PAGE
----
One of the fastest growing crimes in this country is identity theft. Over 55 billion dollars a year are spent by businesses and consumers to counter its effects. Your credit and personal information can be accessed in many ways. Fortunately, there are steps you can take to lesson your exposure and avoid the trials of having your identity stolen.
The problem is starting to be taken more seriously by federal and state law enforcement agencies. Budget cuts however are hampering the ability to catch and prosecute these ever more sophisticated and clever thieves. It is more important than ever to vigilantly guard your own credit and personal information.
Watch out for these common strategies used by criminals to get a hold of your private information:
Stealing credit offers from your mail. Rerouting your mail with a change of address. Requesting a copy of your credit report while posing as a creditor. Robbing your purse or wallet. Dumpster diving. Infiltrating a computer that contains your credit data. Bogus telemarketing schemes and websites. Misuse by relatives, colleagues, or salespeople. Internet clearing houses who buy and sell data.
If your personal data has been compromised, your liability is usually capped at fifty dollars by the credit card companies. However, this may be the least of your worries. The breach of security can haunt you for a very long time and affect your ability to get a loan, rent an apartment, make purchases, and even get a job. In addition, untangling the web and restoring your good name is a huge hassle.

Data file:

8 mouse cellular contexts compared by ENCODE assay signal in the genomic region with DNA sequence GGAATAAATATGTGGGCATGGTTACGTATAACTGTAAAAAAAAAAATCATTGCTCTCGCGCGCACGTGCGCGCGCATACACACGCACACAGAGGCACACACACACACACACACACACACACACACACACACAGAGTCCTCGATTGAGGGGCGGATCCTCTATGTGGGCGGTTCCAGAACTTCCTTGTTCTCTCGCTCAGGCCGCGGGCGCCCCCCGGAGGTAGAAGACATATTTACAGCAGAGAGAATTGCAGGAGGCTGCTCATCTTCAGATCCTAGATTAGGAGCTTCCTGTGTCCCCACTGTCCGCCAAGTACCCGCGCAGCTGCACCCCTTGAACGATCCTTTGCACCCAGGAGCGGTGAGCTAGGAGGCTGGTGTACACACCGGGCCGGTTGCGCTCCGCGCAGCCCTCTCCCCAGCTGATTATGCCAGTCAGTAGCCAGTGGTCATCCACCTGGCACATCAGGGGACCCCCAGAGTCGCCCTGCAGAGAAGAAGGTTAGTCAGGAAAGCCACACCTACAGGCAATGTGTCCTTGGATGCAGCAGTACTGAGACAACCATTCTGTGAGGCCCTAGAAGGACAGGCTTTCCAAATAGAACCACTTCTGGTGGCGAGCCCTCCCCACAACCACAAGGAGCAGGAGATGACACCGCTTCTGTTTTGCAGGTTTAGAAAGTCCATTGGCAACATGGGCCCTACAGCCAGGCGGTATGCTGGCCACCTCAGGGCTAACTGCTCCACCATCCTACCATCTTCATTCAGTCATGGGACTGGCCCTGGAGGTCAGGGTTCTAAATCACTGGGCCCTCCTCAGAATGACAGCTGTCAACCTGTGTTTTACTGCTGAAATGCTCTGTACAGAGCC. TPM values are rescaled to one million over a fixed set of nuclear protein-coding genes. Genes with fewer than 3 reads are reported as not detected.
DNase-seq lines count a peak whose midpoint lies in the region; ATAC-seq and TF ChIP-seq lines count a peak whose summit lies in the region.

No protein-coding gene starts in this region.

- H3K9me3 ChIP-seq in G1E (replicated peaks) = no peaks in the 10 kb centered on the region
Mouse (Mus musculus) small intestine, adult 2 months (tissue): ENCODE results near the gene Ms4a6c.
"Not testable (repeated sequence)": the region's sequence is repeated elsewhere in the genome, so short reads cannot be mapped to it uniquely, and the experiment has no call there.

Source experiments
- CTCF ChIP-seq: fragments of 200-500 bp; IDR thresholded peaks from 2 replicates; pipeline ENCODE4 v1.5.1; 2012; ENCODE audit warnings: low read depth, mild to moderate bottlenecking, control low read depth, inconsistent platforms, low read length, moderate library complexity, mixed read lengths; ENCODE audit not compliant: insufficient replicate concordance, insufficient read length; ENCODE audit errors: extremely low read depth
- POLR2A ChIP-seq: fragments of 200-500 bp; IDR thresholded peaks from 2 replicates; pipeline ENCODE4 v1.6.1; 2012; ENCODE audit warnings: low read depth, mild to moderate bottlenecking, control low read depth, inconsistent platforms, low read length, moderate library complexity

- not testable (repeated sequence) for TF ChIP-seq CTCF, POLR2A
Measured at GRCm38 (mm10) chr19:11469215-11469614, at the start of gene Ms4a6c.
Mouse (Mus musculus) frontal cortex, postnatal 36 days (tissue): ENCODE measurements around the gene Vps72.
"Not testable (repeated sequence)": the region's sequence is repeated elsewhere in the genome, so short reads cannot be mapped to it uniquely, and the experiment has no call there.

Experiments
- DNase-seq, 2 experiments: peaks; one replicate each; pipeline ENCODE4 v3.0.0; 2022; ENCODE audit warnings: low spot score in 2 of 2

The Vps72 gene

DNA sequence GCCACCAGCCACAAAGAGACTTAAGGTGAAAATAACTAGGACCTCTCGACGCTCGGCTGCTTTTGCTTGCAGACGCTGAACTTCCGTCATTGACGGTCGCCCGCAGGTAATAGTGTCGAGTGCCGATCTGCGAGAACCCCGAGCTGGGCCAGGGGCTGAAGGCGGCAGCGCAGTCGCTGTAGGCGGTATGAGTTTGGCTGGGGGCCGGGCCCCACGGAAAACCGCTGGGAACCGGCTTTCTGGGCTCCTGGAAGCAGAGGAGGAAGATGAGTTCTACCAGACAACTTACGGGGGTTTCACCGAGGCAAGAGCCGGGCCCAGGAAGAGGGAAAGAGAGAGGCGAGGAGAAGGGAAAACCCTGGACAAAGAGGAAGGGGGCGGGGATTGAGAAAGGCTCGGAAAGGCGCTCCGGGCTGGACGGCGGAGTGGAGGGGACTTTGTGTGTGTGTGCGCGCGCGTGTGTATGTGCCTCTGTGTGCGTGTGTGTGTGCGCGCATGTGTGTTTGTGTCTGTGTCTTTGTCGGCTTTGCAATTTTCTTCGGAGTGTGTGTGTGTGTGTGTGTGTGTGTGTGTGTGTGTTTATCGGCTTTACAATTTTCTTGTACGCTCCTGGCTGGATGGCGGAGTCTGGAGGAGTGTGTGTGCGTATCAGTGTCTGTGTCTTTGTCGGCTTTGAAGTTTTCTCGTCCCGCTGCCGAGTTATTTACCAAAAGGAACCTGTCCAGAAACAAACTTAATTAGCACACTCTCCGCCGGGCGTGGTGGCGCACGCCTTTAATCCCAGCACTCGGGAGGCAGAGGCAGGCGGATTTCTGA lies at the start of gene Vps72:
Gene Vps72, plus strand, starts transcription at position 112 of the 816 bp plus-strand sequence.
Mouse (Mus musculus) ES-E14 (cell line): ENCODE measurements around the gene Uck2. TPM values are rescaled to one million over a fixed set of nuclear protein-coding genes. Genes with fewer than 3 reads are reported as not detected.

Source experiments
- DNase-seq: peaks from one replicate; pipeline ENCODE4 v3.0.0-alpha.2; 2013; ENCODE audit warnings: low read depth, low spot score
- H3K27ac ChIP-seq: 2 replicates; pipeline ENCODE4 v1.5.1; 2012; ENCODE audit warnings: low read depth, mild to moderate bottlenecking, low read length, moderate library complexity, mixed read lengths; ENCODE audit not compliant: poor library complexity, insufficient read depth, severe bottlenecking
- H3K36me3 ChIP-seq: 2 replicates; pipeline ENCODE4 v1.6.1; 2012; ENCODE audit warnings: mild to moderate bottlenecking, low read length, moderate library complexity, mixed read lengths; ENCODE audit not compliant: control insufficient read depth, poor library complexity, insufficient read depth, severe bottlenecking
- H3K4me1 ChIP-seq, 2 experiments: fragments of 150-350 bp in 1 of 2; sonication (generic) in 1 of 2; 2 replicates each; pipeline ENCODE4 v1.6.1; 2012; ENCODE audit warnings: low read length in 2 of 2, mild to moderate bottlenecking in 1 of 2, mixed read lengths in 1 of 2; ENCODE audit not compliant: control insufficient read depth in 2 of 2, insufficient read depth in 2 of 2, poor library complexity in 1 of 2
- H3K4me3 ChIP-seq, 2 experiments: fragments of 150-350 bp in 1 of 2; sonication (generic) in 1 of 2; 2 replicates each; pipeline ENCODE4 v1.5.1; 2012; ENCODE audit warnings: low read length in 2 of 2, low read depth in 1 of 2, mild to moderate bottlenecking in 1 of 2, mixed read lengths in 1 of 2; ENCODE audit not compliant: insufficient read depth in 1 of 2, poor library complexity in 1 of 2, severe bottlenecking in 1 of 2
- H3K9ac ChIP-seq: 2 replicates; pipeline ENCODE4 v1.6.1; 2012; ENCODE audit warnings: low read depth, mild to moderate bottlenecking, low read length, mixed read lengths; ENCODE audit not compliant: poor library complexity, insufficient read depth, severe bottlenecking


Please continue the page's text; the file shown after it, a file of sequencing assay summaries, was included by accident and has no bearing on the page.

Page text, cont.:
Victims of identity theft often encounter disbelief and unresponsiveness from government agencies, creditors, credit bureaus, and collection agencies. The resulting stress and aggravation can have negative effects on your physical and emotional well-being. The time involved in recovering from such an event can impact both your family and your job.
It pays to be proactive in keeping your private information from falling into the hands of strangers. You must always be alert to signs that your identity has been compromised while vigilantly guarding your private and credit information. Always seek to understand how your information will be used and maintained before you give it out.
Here's some concrete steps you can take. Whenever possible, opt out of sharing your private information or receiving credit card offers. When making purchases, reveal the least amount of information possible and when on the internet, only buy from verified secure sites. Install a locking mailbox and shred any sensitive trash before you put it out. Carry only one credit card at a time and keep your receipts to verify your purchases. Do an annual credit check to review your credit report for red flags such as unauthorized accounts.
You can minimize the potential damage if you take quick action once becoming a victim of identity theft. In today's world, consumers must be constantly guard their personal data and respond quickly and decisively if they find their information has been compromised. You can protect your finances and financial reputation by avoiding the nightmare of identity theft.